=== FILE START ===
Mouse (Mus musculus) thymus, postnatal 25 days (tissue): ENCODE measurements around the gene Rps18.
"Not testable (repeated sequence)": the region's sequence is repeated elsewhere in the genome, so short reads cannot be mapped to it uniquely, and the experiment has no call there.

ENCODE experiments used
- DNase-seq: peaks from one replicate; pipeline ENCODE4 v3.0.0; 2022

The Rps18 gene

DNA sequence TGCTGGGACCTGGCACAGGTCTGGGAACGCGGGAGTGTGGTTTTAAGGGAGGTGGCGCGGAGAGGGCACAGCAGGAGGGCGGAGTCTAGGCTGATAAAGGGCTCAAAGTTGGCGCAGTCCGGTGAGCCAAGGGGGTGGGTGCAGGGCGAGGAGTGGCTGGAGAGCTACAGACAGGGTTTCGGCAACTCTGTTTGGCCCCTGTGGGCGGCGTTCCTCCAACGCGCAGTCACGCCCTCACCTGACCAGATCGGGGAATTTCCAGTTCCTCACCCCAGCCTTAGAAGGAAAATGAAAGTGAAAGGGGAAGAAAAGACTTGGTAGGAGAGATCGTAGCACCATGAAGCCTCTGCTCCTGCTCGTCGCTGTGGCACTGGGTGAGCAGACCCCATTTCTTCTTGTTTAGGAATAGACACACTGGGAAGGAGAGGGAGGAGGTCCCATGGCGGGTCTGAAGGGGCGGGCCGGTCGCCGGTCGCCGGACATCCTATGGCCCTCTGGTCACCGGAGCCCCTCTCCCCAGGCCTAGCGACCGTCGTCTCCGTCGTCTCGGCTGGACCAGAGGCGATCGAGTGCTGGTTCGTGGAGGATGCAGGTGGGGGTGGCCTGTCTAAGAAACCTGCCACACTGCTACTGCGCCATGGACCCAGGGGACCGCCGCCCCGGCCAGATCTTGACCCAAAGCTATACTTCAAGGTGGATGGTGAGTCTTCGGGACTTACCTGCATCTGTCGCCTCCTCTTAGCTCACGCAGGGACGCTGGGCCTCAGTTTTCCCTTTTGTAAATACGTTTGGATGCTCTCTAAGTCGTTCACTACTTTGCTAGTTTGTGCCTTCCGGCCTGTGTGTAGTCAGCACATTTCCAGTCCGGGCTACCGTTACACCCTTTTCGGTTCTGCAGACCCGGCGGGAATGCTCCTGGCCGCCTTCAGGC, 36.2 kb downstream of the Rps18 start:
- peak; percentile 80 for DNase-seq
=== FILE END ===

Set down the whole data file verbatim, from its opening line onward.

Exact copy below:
Mouse (Mus musculus) thymus, postnatal 25 days (tissue): ENCODE measurements around the gene Rps18.
"Not testable (repeated sequence)": the region's sequence is repeated elsewhere in the genome, so short reads cannot be mapped to it uniquely, and the experiment has no call there.

ENCODE experiments used
- DNase-seq: peaks from one replicate; pipeline ENCODE4 v3.0.0; 2022

The Rps18 gene

DNA sequence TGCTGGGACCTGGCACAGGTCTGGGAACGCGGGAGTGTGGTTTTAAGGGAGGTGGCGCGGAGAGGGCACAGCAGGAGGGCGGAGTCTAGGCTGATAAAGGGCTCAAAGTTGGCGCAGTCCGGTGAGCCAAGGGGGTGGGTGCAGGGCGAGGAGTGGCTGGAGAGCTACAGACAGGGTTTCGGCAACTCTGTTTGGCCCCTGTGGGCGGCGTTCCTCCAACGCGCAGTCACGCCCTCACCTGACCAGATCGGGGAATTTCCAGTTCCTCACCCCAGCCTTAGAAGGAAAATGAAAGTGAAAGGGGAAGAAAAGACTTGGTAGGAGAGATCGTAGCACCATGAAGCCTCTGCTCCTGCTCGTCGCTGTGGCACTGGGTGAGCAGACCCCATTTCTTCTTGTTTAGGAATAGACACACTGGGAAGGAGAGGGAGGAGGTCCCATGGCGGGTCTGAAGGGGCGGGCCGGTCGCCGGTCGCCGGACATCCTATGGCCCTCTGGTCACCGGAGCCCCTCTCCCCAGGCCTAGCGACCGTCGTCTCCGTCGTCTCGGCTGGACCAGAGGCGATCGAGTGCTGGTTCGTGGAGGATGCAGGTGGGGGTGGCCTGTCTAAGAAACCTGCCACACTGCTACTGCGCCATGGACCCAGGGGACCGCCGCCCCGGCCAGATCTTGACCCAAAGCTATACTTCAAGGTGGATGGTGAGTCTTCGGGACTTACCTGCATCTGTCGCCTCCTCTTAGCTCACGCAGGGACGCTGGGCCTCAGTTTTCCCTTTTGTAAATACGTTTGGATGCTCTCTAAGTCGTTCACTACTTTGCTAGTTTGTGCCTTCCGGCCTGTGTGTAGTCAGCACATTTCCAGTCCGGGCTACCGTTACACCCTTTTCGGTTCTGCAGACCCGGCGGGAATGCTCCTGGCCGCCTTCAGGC, 36.2 kb downstream of the Rps18 start:
- peak; percentile 80 for DNase-seq